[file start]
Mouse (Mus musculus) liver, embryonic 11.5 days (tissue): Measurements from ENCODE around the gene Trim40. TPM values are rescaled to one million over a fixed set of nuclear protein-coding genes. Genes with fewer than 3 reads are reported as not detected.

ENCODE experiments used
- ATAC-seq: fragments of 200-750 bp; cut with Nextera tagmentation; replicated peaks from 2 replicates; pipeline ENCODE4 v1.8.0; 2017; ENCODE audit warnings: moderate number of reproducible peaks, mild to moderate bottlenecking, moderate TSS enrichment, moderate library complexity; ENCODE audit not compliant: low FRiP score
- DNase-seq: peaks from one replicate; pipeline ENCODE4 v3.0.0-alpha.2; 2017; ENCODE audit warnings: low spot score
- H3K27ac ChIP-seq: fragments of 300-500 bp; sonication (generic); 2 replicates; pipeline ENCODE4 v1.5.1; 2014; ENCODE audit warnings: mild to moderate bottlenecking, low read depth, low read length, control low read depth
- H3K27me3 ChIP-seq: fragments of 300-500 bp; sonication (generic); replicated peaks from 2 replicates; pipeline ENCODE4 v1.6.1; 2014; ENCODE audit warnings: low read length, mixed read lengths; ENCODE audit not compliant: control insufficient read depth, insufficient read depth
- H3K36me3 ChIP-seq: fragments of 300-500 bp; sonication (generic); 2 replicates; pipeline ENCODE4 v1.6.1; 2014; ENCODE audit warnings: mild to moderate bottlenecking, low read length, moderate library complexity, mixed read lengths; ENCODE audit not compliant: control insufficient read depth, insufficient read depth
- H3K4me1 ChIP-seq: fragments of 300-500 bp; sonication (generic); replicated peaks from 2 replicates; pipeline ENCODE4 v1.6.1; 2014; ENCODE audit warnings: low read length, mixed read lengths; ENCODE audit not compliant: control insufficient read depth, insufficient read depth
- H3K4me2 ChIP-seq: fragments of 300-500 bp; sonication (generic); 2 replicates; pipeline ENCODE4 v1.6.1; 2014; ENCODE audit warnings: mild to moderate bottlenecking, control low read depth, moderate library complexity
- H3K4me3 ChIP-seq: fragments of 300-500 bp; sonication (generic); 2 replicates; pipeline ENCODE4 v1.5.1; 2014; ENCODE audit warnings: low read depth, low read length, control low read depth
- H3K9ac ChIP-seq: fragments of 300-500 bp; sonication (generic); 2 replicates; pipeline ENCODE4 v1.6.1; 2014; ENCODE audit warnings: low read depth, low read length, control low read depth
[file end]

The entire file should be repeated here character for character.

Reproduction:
Mouse (Mus musculus) liver, embryonic 11.5 days (tissue): Measurements from ENCODE around the gene Trim40. TPM values are rescaled to one million over a fixed set of nuclear protein-coding genes. Genes with fewer than 3 reads are reported as not detected.

ENCODE experiments used
- ATAC-seq: fragments of 200-750 bp; cut with Nextera tagmentation; replicated peaks from 2 replicates; pipeline ENCODE4 v1.8.0; 2017; ENCODE audit warnings: moderate number of reproducible peaks, mild to moderate bottlenecking, moderate TSS enrichment, moderate library complexity; ENCODE audit not compliant: low FRiP score
- DNase-seq: peaks from one replicate; pipeline ENCODE4 v3.0.0-alpha.2; 2017; ENCODE audit warnings: low spot score
- H3K27ac ChIP-seq: fragments of 300-500 bp; sonication (generic); 2 replicates; pipeline ENCODE4 v1.5.1; 2014; ENCODE audit warnings: mild to moderate bottlenecking, low read depth, low read length, control low read depth
- H3K27me3 ChIP-seq: fragments of 300-500 bp; sonication (generic); replicated peaks from 2 replicates; pipeline ENCODE4 v1.6.1; 2014; ENCODE audit warnings: low read length, mixed read lengths; ENCODE audit not compliant: control insufficient read depth, insufficient read depth
- H3K36me3 ChIP-seq: fragments of 300-500 bp; sonication (generic); 2 replicates; pipeline ENCODE4 v1.6.1; 2014; ENCODE audit warnings: mild to moderate bottlenecking, low read length, moderate library complexity, mixed read lengths; ENCODE audit not compliant: control insufficient read depth, insufficient read depth
- H3K4me1 ChIP-seq: fragments of 300-500 bp; sonication (generic); replicated peaks from 2 replicates; pipeline ENCODE4 v1.6.1; 2014; ENCODE audit warnings: low read length, mixed read lengths; ENCODE audit not compliant: control insufficient read depth, insufficient read depth
- H3K4me2 ChIP-seq: fragments of 300-500 bp; sonication (generic); 2 replicates; pipeline ENCODE4 v1.6.1; 2014; ENCODE audit warnings: mild to moderate bottlenecking, control low read depth, moderate library complexity
- H3K4me3 ChIP-seq: fragments of 300-500 bp; sonication (generic); 2 replicates; pipeline ENCODE4 v1.5.1; 2014; ENCODE audit warnings: low read depth, low read length, control low read depth
- H3K9ac ChIP-seq: fragments of 300-500 bp; sonication (generic); 2 replicates; pipeline ENCODE4 v1.6.1; 2014; ENCODE audit warnings: low read depth, low read length, control low read depth